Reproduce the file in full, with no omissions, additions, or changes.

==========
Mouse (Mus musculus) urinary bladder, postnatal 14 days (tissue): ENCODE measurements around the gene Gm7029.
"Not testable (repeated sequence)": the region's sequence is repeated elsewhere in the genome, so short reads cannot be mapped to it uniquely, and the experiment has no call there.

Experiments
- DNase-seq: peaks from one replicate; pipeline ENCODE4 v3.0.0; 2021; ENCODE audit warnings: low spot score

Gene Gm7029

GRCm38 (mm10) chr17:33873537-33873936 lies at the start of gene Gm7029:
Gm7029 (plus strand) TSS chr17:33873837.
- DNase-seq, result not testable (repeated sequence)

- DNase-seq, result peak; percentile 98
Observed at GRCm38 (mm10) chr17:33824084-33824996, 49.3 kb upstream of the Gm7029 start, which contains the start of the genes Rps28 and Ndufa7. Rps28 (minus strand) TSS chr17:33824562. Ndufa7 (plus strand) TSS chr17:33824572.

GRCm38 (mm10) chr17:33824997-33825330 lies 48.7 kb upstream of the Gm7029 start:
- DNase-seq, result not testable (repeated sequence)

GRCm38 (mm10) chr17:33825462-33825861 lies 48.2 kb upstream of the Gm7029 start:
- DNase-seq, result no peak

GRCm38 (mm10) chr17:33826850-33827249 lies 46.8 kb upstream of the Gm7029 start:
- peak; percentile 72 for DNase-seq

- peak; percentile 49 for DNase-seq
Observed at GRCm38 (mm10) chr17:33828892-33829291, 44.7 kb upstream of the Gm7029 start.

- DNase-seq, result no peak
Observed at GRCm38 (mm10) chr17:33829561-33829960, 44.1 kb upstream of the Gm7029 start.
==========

Mouse (Mus musculus) urinary bladder, postnatal 14 days (tissue): ENCODE measurements around the gene Gm7029.
"Not testable (repeated sequence)": the region's sequence is repeated elsewhere in the genome, so short reads cannot be mapped to it uniquely, and the experiment has no call there.

Experiments
- DNase-seq: peaks from one replicate; pipeline ENCODE4 v3.0.0; 2021; ENCODE audit warnings: low spot score

Gene Gm7029

GRCm38 (mm10) chr17:33873537-33873936 lies at the start of gene Gm7029:
Gm7029 (plus strand) TSS chr17:33873837.
- DNase-seq, result not testable (repeated sequence)

- DNase-seq, result peak; percentile 98
Observed at GRCm38 (mm10) chr17:33824084-33824996, 49.3 kb upstream of the Gm7029 start, which contains the start of the genes Rps28 and Ndufa7. Rps28 (minus strand) TSS chr17:33824562. Ndufa7 (plus strand) TSS chr17:33824572.

GRCm38 (mm10) chr17:33824997-33825330 lies 48.7 kb upstream of the Gm7029 start:
- DNase-seq, result not testable (repeated sequence)

GRCm38 (mm10) chr17:33825462-33825861 lies 48.2 kb upstream of the Gm7029 start:
- DNase-seq, result no peak

GRCm38 (mm10) chr17:33826850-33827249 lies 46.8 kb upstream of the Gm7029 start:
- peak; percentile 72 for DNase-seq

- peak; percentile 49 for DNase-seq
Observed at GRCm38 (mm10) chr17:33828892-33829291, 44.7 kb upstream of the Gm7029 start.

- DNase-seq, result no peak
Observed at GRCm38 (mm10) chr17:33829561-33829960, 44.1 kb upstream of the Gm7029 start.